When he was around the age of 7 or 8 my little brother Colin got hooked on mushrooms. A friend introduced him to them and he fell into the rabbit hole. No, not the psychedelic kind or the idea of pairing them with steaks. The classification of them. His friend had recently received an Audubon guide for mushrooms as a gift and my brother’s life wouldn’t be complete until he got his own copy.
Even prior to this, mushrooms had made their presence known around the Christie household. The house we lived in while I was in grade school had the strangest orange foamy textured straw mushrooms with what looked like green sludge coating the tip. They lived behind our garage and Colin and I would take shovels and slice them in half, only to retreat to the house due to the pungent smell they produced. Upon him getting his own copy of the guide, Colin and I went to the woods a few times to attempt to classify different fungi we came across. When golfing, him, our older brother Jack and I would see different varieties on the course. We’d do our best to remember what they looked like so that when we got back to the house, we could sift through the pages of his book and determine whether or not they would have been good on a salad, given us some whacky-wide-awake dreams or just flat out killed us. The mushroom craze had become a bit of a brotherly bond.
As is the case for nearly all of the odd obsessions that grow from the ground of youth, this one faded over time. The guide has been through two house moves and is likely sitting dusty in the back of Colin’s closet. However, after years of silence, things always seem to find ways to surface again.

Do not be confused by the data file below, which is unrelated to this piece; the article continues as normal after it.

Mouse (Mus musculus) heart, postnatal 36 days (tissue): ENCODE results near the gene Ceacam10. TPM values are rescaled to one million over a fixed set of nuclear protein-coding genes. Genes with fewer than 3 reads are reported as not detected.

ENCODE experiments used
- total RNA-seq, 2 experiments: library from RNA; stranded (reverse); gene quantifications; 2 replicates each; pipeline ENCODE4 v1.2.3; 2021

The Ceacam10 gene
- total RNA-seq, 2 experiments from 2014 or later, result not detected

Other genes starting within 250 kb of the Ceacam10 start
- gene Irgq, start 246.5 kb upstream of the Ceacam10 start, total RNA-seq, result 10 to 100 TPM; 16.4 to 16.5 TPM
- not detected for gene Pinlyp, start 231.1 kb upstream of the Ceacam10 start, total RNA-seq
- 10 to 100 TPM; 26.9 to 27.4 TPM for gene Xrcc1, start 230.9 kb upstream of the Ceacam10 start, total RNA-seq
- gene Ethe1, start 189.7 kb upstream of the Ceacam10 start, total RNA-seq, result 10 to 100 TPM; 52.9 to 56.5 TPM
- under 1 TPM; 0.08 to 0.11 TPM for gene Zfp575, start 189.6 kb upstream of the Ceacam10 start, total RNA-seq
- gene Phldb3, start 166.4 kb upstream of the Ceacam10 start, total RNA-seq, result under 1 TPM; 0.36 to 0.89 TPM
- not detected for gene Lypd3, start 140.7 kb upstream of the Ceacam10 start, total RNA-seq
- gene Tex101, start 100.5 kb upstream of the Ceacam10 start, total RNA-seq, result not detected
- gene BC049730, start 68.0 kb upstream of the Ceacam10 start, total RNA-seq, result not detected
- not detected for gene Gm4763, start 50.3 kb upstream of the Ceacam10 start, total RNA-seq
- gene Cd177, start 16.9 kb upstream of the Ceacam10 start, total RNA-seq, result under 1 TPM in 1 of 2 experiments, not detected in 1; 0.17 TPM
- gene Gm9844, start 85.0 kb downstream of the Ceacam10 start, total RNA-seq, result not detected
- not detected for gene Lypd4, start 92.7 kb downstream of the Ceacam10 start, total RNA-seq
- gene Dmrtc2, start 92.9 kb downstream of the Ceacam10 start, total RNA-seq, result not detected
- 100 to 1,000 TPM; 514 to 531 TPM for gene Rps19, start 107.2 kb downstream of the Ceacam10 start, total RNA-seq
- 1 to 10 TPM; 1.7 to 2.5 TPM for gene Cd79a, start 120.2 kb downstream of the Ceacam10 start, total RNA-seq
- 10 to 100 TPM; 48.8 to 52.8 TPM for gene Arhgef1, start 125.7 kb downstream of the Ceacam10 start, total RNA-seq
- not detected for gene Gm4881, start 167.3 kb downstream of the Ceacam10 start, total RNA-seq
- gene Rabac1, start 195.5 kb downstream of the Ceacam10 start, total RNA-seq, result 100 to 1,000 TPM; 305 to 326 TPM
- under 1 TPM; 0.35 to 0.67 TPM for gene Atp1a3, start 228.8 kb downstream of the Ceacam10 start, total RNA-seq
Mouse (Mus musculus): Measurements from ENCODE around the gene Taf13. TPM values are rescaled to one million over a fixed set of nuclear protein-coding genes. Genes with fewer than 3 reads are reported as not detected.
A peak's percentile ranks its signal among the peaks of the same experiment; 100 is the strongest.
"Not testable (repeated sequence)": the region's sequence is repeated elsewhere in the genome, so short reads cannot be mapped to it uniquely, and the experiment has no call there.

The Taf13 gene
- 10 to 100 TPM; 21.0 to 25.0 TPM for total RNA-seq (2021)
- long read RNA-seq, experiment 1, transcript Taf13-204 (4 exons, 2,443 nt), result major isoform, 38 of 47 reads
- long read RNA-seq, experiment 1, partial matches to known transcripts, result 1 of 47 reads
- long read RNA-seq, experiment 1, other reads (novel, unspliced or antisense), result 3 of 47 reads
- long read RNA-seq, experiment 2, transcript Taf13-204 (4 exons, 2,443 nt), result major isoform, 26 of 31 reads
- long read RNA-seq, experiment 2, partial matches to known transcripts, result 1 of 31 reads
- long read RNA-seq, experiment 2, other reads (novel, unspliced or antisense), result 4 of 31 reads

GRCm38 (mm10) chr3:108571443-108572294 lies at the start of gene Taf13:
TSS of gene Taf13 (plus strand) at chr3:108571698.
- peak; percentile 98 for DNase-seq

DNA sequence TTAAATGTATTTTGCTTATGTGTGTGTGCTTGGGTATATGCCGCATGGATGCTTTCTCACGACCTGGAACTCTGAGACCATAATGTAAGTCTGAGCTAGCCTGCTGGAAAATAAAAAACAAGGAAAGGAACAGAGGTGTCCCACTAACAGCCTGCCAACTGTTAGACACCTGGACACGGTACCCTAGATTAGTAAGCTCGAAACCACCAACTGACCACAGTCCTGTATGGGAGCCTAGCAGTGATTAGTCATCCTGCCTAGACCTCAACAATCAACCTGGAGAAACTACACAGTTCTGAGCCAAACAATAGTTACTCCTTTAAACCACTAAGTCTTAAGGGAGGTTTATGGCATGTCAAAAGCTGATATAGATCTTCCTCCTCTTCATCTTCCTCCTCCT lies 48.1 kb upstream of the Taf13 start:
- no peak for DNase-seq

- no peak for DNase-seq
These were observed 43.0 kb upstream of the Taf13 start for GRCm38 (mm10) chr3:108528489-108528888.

The other day I got a photo over text from Colin. He’s 17 now, I’m 24. I live in Washington, he in Michigan. He was down in the laundry room, the only none finished part of the basement, when he came across an old and familiar friend.
A multitude of mushrooms had sprung up from the floor surrounding the drain in the middle of the room. Their resiliency and tenacity on full display as they seemed to rise almost inexplicably from cement. My curiosity of these creatures piqued all the more when my mind wandered to the possibility that they crawled up form the depths of the drain. How could life manifest itself from such nothingness? Sure, I’ve read that bacteria occupy any and every surface on the planet. But this was a tangible living reality that my brothers sense of sight needed no instrument to observe.